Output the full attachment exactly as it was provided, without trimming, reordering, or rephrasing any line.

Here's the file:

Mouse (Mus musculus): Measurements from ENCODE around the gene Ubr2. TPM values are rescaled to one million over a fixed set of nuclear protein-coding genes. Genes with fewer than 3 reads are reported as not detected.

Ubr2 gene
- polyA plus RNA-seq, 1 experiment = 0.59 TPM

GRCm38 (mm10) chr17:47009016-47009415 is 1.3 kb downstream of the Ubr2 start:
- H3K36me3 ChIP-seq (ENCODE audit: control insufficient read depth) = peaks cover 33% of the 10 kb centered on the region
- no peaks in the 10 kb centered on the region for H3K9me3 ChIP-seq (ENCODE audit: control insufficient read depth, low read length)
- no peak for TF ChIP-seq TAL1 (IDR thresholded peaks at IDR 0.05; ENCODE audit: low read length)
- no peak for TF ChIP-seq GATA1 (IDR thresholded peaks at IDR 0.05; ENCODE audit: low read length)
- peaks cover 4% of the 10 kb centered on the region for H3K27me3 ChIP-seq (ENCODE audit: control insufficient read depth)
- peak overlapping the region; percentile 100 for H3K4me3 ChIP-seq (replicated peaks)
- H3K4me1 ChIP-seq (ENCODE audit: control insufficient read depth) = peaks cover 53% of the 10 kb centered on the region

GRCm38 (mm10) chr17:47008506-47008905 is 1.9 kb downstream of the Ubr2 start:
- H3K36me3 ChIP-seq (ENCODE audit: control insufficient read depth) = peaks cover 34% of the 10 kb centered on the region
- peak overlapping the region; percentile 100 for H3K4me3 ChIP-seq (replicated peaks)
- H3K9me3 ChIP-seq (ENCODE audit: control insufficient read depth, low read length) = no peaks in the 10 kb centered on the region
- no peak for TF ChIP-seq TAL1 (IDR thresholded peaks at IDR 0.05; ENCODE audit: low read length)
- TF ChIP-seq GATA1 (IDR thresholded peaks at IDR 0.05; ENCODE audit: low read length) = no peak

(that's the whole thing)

Mouse (Mus musculus): Measurements from ENCODE around the gene Ubr2. TPM values are rescaled to one million over a fixed set of nuclear protein-coding genes. Genes with fewer than 3 reads are reported as not detected.

Ubr2 gene
- polyA plus RNA-seq, 1 experiment = 0.59 TPM

GRCm38 (mm10) chr17:47009016-47009415 is 1.3 kb downstream of the Ubr2 start:
- H3K36me3 ChIP-seq (ENCODE audit: control insufficient read depth) = peaks cover 33% of the 10 kb centered on the region
- no peaks in the 10 kb centered on the region for H3K9me3 ChIP-seq (ENCODE audit: control insufficient read depth, low read length)
- no peak for TF ChIP-seq TAL1 (IDR thresholded peaks at IDR 0.05; ENCODE audit: low read length)
- no peak for TF ChIP-seq GATA1 (IDR thresholded peaks at IDR 0.05; ENCODE audit: low read length)
- peaks cover 4% of the 10 kb centered on the region for H3K27me3 ChIP-seq (ENCODE audit: control insufficient read depth)
- peak overlapping the region; percentile 100 for H3K4me3 ChIP-seq (replicated peaks)
- H3K4me1 ChIP-seq (ENCODE audit: control insufficient read depth) = peaks cover 53% of the 10 kb centered on the region

GRCm38 (mm10) chr17:47008506-47008905 is 1.9 kb downstream of the Ubr2 start:
- H3K36me3 ChIP-seq (ENCODE audit: control insufficient read depth) = peaks cover 34% of the 10 kb centered on the region
- peak overlapping the region; percentile 100 for H3K4me3 ChIP-seq (replicated peaks)
- H3K9me3 ChIP-seq (ENCODE audit: control insufficient read depth, low read length) = no peaks in the 10 kb centered on the region
- no peak for TF ChIP-seq TAL1 (IDR thresholded peaks at IDR 0.05; ENCODE audit: low read length)
- TF ChIP-seq GATA1 (IDR thresholded peaks at IDR 0.05; ENCODE audit: low read length) = no peak